Get the skinny on the job-quitting video that went viral... and the shafted company's viral-worthy response. See how Breaking Bad's finale played out online... and among brands. Learn to build your social ROI. And find out what playlist preferences tell us about (what else?) buying preferences. Skim to the beat of the sales drum.

The quit heard around the world. How do you quit a gig at a viral video production company? By going viral. Marina Shifrin topped the viral charts this week with a unique way to quit her job at Next Media Animations (perhaps best known for this). In the video, she dances to Kanye West's "Gone" in the empty office and accuses NMA's CEO of caring more about numbers than creativity. It's generated over 11.5 million views in a handful of days, prompting NMA to respond with a video of its own (and a message: "We're hiring!"). An NMA spokesman also wrote a heartfelt letter, posted on Gawker, sharing the company's side of the story. A nice case study in crisis management... but also in drawing viral attention in the first place.

Banksy—taking NY, one medium at a time. Acclaimed street artist Banksy's kicked off "Better Out Than In," a month-long street art exhibition on the streets of NY. His first painting, "The street is in play" (see below), appeared in Chinatown; new paintings will appear each day throughout the city. Catch them before they disappear! For the digital tour, follow Banksy's Instagram account —just a few days old and already 507,000 followers strong. And if you want to chase the exhibit down, call 1-800-656-4271 for audio explanations of each art piece. Talk about a living museum (is that an oxymoron?).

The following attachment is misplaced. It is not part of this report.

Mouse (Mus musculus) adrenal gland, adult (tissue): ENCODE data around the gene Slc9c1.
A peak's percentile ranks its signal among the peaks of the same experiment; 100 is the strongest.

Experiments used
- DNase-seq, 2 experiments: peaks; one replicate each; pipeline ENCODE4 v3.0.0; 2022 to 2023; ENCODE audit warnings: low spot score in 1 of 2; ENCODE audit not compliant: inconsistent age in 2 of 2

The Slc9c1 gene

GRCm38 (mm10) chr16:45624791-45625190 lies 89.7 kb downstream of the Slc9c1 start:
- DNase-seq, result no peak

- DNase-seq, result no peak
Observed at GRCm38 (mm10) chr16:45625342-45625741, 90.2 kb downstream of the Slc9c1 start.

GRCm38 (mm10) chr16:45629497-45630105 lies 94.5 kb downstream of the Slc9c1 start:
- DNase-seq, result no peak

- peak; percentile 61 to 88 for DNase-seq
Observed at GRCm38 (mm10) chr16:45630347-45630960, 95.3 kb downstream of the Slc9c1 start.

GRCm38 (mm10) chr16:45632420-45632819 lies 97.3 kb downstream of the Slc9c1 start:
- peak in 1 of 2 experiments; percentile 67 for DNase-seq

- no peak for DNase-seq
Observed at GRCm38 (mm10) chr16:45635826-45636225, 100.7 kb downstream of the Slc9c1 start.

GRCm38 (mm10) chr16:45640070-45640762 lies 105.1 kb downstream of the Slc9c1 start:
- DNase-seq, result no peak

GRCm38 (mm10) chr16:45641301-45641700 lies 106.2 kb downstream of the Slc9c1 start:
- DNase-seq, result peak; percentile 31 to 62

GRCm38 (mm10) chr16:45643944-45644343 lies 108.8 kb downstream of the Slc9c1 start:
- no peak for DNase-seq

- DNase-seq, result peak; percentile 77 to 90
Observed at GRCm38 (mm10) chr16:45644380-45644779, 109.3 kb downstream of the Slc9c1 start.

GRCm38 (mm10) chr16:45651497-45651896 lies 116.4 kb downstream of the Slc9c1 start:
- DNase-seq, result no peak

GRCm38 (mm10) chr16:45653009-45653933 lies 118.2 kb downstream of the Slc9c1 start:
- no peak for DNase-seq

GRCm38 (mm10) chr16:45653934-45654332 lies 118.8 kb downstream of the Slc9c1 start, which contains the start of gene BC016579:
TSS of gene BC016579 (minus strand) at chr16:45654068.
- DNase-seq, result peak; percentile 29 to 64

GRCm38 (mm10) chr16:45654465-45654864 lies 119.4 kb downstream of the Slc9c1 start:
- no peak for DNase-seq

A brand-friendlier Graph Search. Facebook's Graph Search tool will now index posts and status updates, better enabling brands to find material more closely tied to their keywords. For example, in addition to finding friends who like "Breaking Bad," users will also be able to find photos, posts, captions, check-ins, and comments about the show—also improving search results for hashtags like #GoodbyeBreakingBad.

Men and Women on Facebook. Between 2009 and 2011, the University of Pennsylvania conducted the largest linguistic study of Facebook posts, analyzing over 700 million words to learn what people tend to talk about. Women use more emotion words (like "excited") and first-person singulars, while men swear more and make more object references ("Xbox"). Ladytalk centers more around shopping, clothes, and hair, while men discuss sports, war, gaming... and breasts. The conclusion? Mars and Venus cliché behaviors haven't evolved much, even (especially?) in social.

What do Beyoncé fans buy? Did you know that Barbra Streisand or Tom Jones fans are 83% more likely to have a net worth of over $1 million? With help from ad platform ToneMedia, AdAge produced a chart that highlights marketer-handy tips about fans of certain musicians: Keith Sweat and Kid Cudi fans are 51% more likely to want new shoes, Bruce Springsteeners are 70% more likely to love the NHL... and as for Beyoncé lovers? 76% more likely to want prepaid debit cards. Start targeting, and see the full image for more.